Air pollution is a mix of particles and gases from both manmade and natural sources that can reach harmful concentrations both outside and indoors. Its effects can range from higher disease risks to rising temperatures. Pollution enters the Earth’s atmosphere in different ways. Most manmade pollution is the result of factory and vehicle emissions while naturally occurring air pollution can come from wildfires or volcano ash.
What are the main air pollutants?
Particulate matter (PM) and nitrogen dioxide (NO2) are both major components of urban air pollution. NO2 is a gas that is produced by combustion processes. The Department for Environment, Food & Rural Affairs (Defra) estimates that 80% of NO2 emissions in areas where the UK is exceeding NO2 limits are due to transport. PM is a generic term used to describe a complex mixture of solid and liquid particles of varying size, shape, and composition. The main sources of man-made PM are the combustion of fuels (by vehicles, industry and domestic properties) and other physical processes such as tyre and brake wear.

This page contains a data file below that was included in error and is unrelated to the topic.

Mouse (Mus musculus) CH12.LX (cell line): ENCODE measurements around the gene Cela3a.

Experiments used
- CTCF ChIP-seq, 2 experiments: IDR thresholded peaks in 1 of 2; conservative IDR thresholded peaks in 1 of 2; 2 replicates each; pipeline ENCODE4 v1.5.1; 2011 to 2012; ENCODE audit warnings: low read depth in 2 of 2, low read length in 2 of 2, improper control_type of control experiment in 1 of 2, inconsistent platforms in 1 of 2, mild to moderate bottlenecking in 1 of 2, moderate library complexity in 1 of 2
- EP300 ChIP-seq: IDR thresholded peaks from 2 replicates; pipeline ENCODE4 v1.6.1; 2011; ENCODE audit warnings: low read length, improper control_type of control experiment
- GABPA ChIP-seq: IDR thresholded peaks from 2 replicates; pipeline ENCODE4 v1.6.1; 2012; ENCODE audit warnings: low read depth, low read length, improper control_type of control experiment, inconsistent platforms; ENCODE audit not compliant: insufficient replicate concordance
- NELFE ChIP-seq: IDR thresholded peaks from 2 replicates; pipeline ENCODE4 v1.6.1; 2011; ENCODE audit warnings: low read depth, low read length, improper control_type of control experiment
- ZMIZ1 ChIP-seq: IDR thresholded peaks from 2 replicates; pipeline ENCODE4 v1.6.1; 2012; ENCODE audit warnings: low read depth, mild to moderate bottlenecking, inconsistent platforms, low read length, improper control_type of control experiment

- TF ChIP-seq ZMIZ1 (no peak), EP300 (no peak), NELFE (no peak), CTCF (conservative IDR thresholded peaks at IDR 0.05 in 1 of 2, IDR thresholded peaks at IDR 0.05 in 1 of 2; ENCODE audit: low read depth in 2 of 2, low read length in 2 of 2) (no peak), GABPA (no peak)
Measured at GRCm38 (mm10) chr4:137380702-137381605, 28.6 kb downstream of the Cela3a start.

What are the effects of air pollution on people's health?
Air pollution affects everyone. The health effects of air pollution are complex, and range in severity of impact. In some cases, damage can be gradual and may not become apparent for many years. The 3 main conditions associated with air pollution are respiratory conditions (such as asthma), cardiovascular disease, and lung cancer, and there is emerging evidence for associations with dementia, low birth weight and Type 2 diabetes.
How can reducing air pollution help?
Improving air quality is crucial to reduce the health impacts discussed above and, in turn, help people live longer, healthier lives. A study in 2006 found that reducing PM by 10µg/m3 would extend lifespan in the UK by 5 times more than eliminating casualties on the roads, or 3 times more than eliminating passive smoking.
Recognised by government as the greatest environmental risk to public health, air pollution causes thousands of deaths a year in Britain and is linked to respiratory disease, heart disease and cancer. The Times campaign for cleaner air scrutinises what is being done to improve the air we breathe and demands faster action.